According to the Times article, Egan’s opponents are hoping that when he submits his mandatory letter to the Pope, offering to retire next April on his 75th birthday, the Pope will accept.
RF fire chief achieves elite certification
River Forest Fire Chief James Eggert joined a select group of fire professionals in August. Eggert, a 35-year firefighting veteran now in his third year as the village’s fire chief, was certified as a Chief Fire Officer, an international designation conferred on only 505 individuals world-wide.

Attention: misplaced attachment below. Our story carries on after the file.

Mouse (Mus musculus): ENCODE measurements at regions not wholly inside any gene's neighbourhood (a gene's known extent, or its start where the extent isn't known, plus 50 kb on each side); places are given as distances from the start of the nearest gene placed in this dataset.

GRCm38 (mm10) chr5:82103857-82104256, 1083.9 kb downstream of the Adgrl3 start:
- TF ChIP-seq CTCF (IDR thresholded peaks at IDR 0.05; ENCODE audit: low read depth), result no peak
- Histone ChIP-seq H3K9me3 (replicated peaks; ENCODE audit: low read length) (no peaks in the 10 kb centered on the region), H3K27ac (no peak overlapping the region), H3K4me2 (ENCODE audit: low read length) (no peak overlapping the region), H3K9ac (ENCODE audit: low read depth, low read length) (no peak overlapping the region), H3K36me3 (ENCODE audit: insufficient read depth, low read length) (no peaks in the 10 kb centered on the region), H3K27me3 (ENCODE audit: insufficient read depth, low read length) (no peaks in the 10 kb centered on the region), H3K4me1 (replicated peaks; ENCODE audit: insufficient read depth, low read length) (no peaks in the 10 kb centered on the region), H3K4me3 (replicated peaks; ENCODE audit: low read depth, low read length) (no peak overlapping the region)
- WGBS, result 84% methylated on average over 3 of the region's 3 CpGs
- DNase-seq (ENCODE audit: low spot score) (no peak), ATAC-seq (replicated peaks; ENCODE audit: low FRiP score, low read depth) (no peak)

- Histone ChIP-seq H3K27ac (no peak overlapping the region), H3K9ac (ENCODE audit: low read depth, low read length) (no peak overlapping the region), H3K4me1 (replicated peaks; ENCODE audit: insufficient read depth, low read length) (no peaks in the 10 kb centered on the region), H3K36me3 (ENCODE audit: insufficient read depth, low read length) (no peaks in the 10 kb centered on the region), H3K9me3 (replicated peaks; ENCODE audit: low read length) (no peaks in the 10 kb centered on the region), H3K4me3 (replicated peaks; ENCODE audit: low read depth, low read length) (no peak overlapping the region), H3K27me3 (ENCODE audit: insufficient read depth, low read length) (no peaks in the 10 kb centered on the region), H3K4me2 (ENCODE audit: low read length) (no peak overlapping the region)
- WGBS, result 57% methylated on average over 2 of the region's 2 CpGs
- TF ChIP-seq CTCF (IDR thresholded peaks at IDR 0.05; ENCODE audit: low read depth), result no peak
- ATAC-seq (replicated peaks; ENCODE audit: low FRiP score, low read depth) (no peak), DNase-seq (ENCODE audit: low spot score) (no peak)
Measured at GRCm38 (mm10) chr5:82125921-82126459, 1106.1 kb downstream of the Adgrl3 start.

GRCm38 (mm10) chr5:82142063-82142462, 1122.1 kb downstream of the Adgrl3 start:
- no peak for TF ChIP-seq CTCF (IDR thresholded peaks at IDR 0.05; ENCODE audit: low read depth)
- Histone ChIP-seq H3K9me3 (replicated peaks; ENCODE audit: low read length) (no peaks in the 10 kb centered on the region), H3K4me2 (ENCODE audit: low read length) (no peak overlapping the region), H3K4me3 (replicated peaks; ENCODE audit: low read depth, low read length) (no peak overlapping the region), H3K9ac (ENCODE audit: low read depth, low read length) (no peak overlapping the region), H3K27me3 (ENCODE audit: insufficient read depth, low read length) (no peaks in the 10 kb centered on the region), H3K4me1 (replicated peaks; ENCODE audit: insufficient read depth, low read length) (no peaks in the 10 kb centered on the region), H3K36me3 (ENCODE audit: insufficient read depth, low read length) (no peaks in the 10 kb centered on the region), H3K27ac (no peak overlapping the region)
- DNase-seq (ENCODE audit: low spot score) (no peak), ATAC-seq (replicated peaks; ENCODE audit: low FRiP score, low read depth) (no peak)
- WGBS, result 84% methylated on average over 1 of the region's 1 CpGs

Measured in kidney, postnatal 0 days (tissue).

“It’s nice to be recognized for doing the things you love to do,” said Eggert. “It just makes my career that much more exciting and meaningful.”
Eggert was formally certified on Aug. 20 by the Commission on Professional Credentialing. Comprised of members of the fire and emergency services profession, academia, and municipal agencies, the commission reviews each application and recommends successful candidates. The designation is based on demonstrated excellence in seven measured components, including experience, education, professional development, professional contributions, association membership, community involvement, and technical competencies.